02 December 2010

...winter arrives

Autumn has turned into winter.

Even though this is a mild winter I hate to see the colors abandon the landscapes before me.

The smell of fresh cut grass: gone.

Somehow, sweet tea doesn't taste as sweet as it does on a warm summer day.

Two days before Thanksgiving I opened the door to get the daily paper [yes, I still read the paper!] -- 75 percent of the leaves had fell from the trees. The mass exodus of Autumn had begun.

Two days later it snowed. Four out of five years that I have been here our first snow has been on Thanksgiving Day.

Thanksgiving was nice. Dad celebrated his 82nd one with us, how cool is that!

Mom was missed -- 20 years since she has passed.

I don't really have a set time when I put up the Christmas Tree...whenever the spirit moves me, usually around 1 December though. Just a small one for me and dad.

I'll be leaving for Okie City soon for New Years, excited about that.

A new year.
A new trip around the sun.
Pack your bags.

I'm out.

18 November 2010


Yes friends, it has been awhile.

September/October always seem to be my busiest months.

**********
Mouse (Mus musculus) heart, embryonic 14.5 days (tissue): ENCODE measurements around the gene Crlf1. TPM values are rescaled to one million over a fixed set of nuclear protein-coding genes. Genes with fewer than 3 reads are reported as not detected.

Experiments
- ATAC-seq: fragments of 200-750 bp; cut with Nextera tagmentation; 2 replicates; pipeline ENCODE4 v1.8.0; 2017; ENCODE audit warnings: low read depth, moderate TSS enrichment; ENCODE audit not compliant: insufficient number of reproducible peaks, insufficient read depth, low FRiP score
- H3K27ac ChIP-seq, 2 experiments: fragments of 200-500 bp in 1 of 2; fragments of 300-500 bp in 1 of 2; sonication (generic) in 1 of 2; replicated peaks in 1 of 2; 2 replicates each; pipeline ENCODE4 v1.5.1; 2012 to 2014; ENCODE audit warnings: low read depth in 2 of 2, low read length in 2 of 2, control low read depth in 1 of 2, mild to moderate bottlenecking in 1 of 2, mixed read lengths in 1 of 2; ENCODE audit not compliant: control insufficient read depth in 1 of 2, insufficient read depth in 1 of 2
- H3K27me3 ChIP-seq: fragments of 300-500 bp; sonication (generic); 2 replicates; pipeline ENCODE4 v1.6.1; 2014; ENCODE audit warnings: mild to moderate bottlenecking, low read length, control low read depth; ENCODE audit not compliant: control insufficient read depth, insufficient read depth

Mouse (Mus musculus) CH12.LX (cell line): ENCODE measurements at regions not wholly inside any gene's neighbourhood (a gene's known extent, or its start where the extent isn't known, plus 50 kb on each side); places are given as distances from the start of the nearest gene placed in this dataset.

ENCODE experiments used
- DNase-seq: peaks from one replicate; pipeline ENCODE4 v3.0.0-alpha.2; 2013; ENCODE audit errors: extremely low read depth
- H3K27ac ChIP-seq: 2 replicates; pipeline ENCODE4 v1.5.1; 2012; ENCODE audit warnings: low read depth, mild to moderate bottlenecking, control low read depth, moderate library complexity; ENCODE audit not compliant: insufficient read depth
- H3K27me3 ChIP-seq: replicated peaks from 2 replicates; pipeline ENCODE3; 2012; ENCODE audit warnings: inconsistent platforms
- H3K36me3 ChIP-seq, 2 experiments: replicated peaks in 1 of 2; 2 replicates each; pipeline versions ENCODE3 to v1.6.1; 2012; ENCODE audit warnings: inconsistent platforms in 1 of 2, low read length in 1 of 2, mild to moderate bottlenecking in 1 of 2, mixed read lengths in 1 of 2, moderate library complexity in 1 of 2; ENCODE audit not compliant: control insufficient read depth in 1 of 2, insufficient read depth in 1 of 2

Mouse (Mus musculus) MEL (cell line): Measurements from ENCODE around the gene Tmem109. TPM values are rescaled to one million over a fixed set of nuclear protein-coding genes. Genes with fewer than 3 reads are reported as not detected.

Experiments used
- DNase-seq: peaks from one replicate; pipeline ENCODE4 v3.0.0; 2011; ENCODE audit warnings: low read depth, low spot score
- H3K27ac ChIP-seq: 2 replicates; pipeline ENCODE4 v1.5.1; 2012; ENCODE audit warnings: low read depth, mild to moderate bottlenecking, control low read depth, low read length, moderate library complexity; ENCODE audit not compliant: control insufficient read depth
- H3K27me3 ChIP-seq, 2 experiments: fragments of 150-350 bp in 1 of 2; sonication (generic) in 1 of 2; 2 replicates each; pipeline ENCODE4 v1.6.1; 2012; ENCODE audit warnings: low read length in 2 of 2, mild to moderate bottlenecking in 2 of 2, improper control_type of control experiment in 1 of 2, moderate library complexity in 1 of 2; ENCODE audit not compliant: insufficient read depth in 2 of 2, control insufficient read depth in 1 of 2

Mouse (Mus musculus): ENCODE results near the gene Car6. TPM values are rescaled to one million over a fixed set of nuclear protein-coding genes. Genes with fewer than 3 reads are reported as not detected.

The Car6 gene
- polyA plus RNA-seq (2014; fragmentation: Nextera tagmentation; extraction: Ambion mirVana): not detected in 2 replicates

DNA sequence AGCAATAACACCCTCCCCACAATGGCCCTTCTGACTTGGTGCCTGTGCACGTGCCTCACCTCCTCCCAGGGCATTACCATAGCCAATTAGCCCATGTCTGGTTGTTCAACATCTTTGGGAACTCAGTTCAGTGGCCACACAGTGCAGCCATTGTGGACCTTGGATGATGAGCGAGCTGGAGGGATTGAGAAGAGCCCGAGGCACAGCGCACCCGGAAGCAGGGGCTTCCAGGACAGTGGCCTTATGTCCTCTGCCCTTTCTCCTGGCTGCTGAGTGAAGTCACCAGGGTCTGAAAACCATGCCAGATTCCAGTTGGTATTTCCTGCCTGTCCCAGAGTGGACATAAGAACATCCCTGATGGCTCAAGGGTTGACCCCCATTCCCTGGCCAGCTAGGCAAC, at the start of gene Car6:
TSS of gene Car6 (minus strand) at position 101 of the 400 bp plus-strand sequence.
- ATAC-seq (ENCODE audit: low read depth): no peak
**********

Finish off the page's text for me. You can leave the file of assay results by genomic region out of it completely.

Nothing exciting to report, just busy with life as many of you are.

Winter is trying to settle in here; however, looks like fall just doesn't want to budge. The mornings are in the 20s but the days warm up to the upper 50s -- just how I like my winters. Apparently it is a weather pattern known as 'La Nina'.

Although I usually don't travel in winter, this New Years I wanted to go somewhere to celebrate it...and so I am.

Oh, no where 'grand' by any means, I will be seeing The Flaming Lips in Oklahoma City New Years Eve...very cool.

Tulsa and Oklahoma City are becoming favorite destinations of mine. How can you not love the salmon at the White River Fish Market ... sooo good. And of course a banana split at Braums... mmmm.

A couple of observations:

New Mexico being a swing state and all, going Democratic one election and Republican the next, we recently elected both a Republican Mayor and the first Hispanic Latina Governor.

Governor Susanna Martinez is a Republican dream! She's a smart cookie -- former District Attorney and fluent in both English and Spanish! Oh how the Republicans have chased after that elusive Spanish vote...or is it Latino vote....or Chicano vote or...they'll figure it out!

Governor Martinez and Senator Marco Rubio out of Florida will make quite a team in 2012 pitching for the Republicans.

I can see the Republicans salivating now....next thing you know John Boehner will say he loooovvves tacos! Ole' !!

Congratulations are in order for the Navajo Code Talkers of WW2!!

NM Route 264 has been named the Code Talkers Highway in honor of the Navajo marines who created the complex code never broken by the Japanese during WW2.

"Were it not for the Navajos, the Marines would never have taken Iwo Jima." said Major Howard Connor at Iwo Jima during WW2.

The code talkers received NO recognition until August 14, 1982 when President Ronald Regan declared the day National Navajo Code Talkers Day -- well after many of them had passed on.